Differently abled Poudel kicked off his world cycle tour in 2005. India was his first leg, and as of now he has already crossed over the Asian and Australian continents. After a month or so, he expects to set foot in Europe.
Hailing from Morang, east of Kathmandu, Poudel was infected with polio when he was six. After falling ill, he was taken to a witchdoctor instead of a medical doctor. Without timely medical support, he lost his right leg. Poudel has completed high school. At 16, his family took him to India only to be unsuccessful with the treatment. Around school and neighbourhood, he used to get bullied due to his handicap. Despite his unpleasant experiences growing up, Poudel developed a positive attitude toward himself and refused to be stigmatised.
“The biggest asset of a person is his confidence,” Poudel says with a hint of pride, “I want to set an example that disabled people can do a lot of stuff which most of the time they are restricted of.”
Poudel says he didn’t get a chance to even touch a bicycle while at home. He learned cycling when he came to Kathmandu after completing middle school in his village. As soon as he heard about Puskar Shah, the first Nepalese world cyclist who later wrote a book about his world tour, he made up his mind to go on a world tour himself.
In 2004, he completed cross-country cycling circuit in Nepal. During this tour, he was faced with many hardships and was deprived of shelter and meals on many occasions. “Then Nepal was in emergency,” Poudel recalls.
He had bought a bicycle on credit. His world tour started with India, and he rode to New Delhi. Since then, he has travelled to 55 countries. After India, he toured the Saarc countries of Pakistan, Bhutan, Bangladesh, Sri Lanka and Maldives.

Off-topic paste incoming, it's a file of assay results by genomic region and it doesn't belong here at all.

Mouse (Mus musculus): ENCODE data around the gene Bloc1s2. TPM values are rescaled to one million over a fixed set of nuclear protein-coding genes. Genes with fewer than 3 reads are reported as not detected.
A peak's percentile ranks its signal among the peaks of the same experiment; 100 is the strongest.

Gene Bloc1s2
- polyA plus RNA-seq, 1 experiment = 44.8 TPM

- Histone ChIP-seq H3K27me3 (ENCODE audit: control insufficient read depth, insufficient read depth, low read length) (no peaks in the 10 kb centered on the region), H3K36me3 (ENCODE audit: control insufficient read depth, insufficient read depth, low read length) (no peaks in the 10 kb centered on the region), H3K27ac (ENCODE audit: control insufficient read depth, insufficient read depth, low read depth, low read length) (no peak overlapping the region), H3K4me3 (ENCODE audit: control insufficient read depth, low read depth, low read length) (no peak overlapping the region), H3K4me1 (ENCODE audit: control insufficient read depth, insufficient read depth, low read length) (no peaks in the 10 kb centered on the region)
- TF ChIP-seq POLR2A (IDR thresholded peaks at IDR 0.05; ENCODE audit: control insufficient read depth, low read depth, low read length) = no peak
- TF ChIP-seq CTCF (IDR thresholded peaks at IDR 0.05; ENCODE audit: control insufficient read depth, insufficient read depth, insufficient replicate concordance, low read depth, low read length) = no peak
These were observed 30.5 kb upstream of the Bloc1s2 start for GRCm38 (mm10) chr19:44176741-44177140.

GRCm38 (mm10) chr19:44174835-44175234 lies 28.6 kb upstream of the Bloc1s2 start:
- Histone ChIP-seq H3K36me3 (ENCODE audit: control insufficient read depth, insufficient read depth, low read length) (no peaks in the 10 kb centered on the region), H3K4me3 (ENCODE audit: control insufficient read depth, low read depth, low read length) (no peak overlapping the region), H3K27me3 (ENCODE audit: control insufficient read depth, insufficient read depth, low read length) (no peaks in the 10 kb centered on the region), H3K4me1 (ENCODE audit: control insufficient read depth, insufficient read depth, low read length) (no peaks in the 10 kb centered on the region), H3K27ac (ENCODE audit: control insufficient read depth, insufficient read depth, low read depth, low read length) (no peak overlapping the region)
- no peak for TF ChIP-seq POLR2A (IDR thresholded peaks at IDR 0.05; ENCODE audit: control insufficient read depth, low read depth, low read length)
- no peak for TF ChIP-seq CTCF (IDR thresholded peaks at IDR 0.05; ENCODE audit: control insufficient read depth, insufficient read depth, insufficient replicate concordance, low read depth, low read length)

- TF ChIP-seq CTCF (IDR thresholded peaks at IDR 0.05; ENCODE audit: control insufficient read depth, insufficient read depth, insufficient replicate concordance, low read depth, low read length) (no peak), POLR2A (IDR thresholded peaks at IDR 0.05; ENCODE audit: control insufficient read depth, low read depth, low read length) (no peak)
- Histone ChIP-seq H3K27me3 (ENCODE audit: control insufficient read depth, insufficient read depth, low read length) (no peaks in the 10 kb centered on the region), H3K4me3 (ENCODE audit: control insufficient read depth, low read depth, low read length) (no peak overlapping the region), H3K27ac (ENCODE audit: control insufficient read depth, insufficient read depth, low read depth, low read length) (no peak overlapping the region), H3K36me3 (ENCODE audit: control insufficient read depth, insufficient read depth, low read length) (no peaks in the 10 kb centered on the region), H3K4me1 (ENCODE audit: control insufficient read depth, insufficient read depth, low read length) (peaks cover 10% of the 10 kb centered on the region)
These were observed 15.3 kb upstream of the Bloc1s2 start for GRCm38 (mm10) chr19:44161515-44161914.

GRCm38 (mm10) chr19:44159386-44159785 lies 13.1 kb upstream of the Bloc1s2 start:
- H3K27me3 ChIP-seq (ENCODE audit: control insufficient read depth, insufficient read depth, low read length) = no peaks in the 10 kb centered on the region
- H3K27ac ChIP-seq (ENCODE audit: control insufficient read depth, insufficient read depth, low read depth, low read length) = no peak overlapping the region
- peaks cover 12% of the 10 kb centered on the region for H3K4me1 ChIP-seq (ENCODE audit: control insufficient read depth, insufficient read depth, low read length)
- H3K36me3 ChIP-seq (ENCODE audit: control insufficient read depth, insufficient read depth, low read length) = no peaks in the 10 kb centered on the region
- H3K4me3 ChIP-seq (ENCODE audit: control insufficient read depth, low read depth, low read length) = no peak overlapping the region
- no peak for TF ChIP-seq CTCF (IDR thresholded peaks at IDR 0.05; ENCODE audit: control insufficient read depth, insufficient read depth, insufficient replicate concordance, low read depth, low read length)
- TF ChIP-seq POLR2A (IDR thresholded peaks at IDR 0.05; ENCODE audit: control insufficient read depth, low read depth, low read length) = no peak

Thereafter, he set his foot in New Zealand. He has not been tired of cycling 90km per day whether under the bright sun in the Gulf or up the rocky hills in Australia. In fact, Poudel’s world tour was delayed by one year as a motorcyclist hit him and escaped, and he was confined in a Kathmandu hospital for about a year.
He has grown older by a decade since he kicked off his journey. “I want my name in the Guinness Book of World Records after completing the remaining 61 countries, ” he says,
Poudel was felicitated by the government of Nepal with the National Award and a cash prize worth $500. “This is the only support I have got from the government.”
While in Dubai, he got a chance to meet with other disabled people and share his experiences. “Disabled citizens face many hurdles. I want to set an example of how brave and competent disabled are, and inspire others,” Poudel says as he pedals away to another destination.